David Cameron says more needs to be done to increase HIV testing and has paid tribute to HIV/AIDS care and prevention workers in his annual World AIDS Day message.

Released ahead of next month’s 1 December event on the National AIDS Trust (NAT) YouTube page, the prime minister said:

“As we mark World AIDS Day, I want to add my voice once again to all of those who are working so hard to raise awareness of AIDS, to challenge stigma, and to support those living with HIV, to have full and productive happy lives.

“Thanks to effective treatment and the brilliant care of our NHS, an early diagnosis means the outlook for most people today with HIV in the UK is a good one.

“But some 25,000 people in the UK do not know they have it, or not benefiting from treatment, and are increasing the risk of passing the virus on.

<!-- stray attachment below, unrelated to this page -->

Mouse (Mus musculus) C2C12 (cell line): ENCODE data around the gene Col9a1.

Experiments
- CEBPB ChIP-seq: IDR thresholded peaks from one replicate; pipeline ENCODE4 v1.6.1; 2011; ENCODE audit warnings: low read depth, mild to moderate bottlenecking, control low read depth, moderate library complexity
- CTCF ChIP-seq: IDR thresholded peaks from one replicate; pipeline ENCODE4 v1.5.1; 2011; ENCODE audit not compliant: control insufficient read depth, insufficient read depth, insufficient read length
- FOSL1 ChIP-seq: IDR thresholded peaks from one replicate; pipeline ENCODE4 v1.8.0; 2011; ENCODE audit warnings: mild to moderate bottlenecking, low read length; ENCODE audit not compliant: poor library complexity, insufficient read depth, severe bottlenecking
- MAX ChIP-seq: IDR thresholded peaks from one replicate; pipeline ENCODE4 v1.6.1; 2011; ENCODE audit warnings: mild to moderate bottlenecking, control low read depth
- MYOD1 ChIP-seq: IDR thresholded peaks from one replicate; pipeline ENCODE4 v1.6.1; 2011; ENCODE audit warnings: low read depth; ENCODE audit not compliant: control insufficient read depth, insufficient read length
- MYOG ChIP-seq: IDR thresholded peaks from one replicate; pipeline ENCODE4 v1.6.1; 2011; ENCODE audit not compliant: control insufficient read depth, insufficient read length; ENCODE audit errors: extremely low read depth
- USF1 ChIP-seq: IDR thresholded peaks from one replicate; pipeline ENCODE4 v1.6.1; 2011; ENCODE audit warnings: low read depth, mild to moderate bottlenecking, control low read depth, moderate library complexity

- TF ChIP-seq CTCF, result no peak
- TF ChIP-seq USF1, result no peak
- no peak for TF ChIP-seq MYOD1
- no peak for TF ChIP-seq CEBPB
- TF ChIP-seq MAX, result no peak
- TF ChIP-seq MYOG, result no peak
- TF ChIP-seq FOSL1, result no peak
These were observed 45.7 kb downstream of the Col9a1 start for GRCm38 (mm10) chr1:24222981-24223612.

“This means up to 600 people each year could be dying from a preventable, treatable condition”.

David Cameron then went on to mention the story of the Terrence Higgins Trust.

This year THT is marking its 30th anniversary.

The charity, which held a reception at London’s City Hall on Monday, was set up in 1982 after the death of Terry Higgins – a gay Hansard reporter in the House of Commons and barman at the Heaven nightclub.

Terry was among the first people known to die of an AIDS-related illness in the UK.